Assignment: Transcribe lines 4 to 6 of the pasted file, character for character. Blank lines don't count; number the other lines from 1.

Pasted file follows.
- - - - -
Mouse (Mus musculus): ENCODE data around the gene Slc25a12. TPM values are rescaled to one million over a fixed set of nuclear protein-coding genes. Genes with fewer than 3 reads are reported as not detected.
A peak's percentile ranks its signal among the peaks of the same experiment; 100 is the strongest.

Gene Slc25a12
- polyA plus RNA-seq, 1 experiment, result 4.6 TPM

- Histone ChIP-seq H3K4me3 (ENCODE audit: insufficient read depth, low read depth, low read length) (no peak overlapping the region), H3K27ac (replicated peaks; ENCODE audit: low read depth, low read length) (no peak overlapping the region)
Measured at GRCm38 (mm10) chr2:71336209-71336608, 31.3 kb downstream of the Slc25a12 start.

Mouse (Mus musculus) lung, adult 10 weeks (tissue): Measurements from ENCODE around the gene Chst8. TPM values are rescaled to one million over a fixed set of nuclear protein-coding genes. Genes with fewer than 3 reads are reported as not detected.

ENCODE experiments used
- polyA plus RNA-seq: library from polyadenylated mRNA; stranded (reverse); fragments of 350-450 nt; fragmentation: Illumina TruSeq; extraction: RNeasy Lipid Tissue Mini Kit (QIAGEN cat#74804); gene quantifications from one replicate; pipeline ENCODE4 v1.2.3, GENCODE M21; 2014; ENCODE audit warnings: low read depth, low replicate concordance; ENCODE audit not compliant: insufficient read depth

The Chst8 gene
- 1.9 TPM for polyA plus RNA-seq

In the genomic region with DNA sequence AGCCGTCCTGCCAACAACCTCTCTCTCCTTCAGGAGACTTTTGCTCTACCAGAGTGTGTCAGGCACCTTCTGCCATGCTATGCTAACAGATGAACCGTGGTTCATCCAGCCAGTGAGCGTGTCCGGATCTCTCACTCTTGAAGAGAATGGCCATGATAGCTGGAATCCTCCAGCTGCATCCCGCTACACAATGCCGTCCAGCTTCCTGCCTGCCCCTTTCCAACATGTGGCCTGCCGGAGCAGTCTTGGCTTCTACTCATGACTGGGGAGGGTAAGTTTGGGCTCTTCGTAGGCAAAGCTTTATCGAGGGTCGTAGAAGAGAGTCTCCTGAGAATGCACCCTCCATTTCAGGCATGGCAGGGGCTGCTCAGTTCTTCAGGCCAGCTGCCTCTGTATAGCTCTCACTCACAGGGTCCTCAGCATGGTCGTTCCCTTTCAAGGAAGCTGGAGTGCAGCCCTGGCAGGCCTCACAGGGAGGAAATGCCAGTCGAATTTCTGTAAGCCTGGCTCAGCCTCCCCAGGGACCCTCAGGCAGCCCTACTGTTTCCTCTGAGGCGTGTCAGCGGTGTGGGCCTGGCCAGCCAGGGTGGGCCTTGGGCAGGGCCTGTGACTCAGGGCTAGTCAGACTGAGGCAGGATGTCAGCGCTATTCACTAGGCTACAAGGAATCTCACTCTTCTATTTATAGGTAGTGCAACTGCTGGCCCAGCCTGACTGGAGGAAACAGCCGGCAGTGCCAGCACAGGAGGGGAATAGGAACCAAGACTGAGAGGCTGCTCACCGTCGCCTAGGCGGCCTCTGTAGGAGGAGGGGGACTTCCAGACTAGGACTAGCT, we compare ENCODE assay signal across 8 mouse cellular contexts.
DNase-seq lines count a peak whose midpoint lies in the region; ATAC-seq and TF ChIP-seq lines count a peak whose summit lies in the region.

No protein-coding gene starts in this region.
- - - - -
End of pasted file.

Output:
- polyA plus RNA-seq, 1 experiment, result 4.6 TPM

- Histone ChIP-seq H3K4me3 (ENCODE audit: insufficient read depth, low read depth, low read length) (no peak overlapping the region), H3K27ac (replicated peaks; ENCODE audit: low read depth, low read length) (no peak overlapping the region)
Measured at GRCm38 (mm10) chr2:71336209-71336608, 31.3 kb downstream of the Slc25a12 start.